have brought its pay to $1.85 million: $274,158.40 for increased expenses
attributed to Coast Iron’s mismanagement, and $78,384 based on outstanding
change order requests. Coast Iron refused payment, responding instead that it
would “see [United Riggers] in court!!”
In August 2012, Universal paid out the 10 percent withheld as a retention to
Coast Iron, which in turn owed $149,602.52 of that amount to United Riggers.
Although United Riggers requested payment, Coast Iron declined to pay forward
any part of the retention.
United Riggers sued in January 2013. Its complaint alleged various
common law claims and one statutory claim, for failure to make prompt payment
of the retention monies Coast Iron had received from Universal and in turn owed
United Riggers. (Civ. Code, §§ 8814, 8818.) In February 2013, Coast Iron made
a partial payment of the retention, and in December 2013, it paid the remainder.
These payments did not moot United Riggers’s statutory claim because the
statutory scheme imposes a penalty for delay and awards attorney fees and costs to
the prevailing party in any action over late payment of a retention. (Id., § 8818,
subds. (a), (b).
After a bench trial, the trial court issued a statement of decision denying
relief on all claims and entered judgment for Coast Iron. The Court of Appeal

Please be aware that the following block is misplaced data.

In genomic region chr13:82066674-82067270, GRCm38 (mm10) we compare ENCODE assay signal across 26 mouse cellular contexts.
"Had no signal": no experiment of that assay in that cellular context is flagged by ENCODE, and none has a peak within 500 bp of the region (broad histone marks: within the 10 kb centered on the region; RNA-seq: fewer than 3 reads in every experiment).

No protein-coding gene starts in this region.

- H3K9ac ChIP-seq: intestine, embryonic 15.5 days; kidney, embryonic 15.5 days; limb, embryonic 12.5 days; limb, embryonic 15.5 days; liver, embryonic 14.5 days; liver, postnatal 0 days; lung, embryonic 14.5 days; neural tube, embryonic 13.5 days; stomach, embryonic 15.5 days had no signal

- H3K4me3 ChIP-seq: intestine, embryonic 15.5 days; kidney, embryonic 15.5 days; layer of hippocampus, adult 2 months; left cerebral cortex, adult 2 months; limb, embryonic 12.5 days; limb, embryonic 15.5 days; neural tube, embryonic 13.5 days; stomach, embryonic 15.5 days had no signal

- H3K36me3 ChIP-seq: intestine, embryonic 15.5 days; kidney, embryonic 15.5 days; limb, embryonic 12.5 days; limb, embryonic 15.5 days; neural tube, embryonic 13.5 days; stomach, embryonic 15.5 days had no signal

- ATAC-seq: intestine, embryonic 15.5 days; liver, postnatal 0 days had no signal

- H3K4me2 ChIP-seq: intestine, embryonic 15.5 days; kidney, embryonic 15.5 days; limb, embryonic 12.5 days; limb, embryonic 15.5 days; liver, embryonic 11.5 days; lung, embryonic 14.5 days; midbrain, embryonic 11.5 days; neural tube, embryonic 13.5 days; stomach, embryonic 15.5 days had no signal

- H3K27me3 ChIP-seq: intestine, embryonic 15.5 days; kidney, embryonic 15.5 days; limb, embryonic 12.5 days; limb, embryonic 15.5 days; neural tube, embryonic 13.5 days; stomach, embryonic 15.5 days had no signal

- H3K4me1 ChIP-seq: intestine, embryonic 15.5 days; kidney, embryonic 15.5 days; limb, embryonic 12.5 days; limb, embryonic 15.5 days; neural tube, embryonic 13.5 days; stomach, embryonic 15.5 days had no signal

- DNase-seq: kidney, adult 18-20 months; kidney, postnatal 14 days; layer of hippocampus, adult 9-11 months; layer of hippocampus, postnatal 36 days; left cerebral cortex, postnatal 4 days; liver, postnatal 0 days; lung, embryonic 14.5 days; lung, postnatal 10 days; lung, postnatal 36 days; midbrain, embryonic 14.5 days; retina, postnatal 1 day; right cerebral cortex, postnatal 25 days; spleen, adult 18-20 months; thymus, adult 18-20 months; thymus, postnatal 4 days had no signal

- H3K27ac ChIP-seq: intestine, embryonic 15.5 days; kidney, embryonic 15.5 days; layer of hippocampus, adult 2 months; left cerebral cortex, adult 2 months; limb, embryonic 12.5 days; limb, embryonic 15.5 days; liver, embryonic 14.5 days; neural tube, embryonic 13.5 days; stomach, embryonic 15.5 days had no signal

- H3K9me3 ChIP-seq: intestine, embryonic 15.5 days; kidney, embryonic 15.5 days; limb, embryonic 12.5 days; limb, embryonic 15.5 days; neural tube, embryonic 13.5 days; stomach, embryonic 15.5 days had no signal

affirmed as to the common law claims but reversed on the statutory claim for
failure to make timely retention payments. The appellate court explained that in
its view, limiting withholding to disputes specifically related to the withheld
monies was more consonant with what the Legislature had contemplated in
enacting the prompt payment statute. Accordingly, Coast Iron could not use the
parties’ dispute over project mismanagement to justify withholding United
Riggers’s portion of the retention.
The Court of Appeal’s decision contributed to a split of authority over
whether the Legislature’s prompt payment statutes should be interpreted to permit
withholding where there is any dispute between a contractor and subcontractor, or
only when there is a dispute regarding entitlement to the retention monies
themselves. (Compare Martin Brothers Construction, Inc. v. Thompson Pacific
Construction, Inc. (2009) 179 Cal.App.4th 1401 (Martin Brothers Construction
[any bona fide dispute can justify withholding retention payment] with East West
Bank v. Rio School Dist. (2015) 235 Cal.App.4th 742 [only disputes related to the
retention’s security functions can justify withholding payment].
Construction contracts often call for payment in installments — known
commonly as progress payments — due when a project reaches various stages of
completion. (9 Miller & Starr, Cal. Real Estate (4th ed. 2016) § 31:91, p. 31–370.
By arranging for progress payments, participants in a construction-related
transaction build in an incentive for contractors to complete work and provide an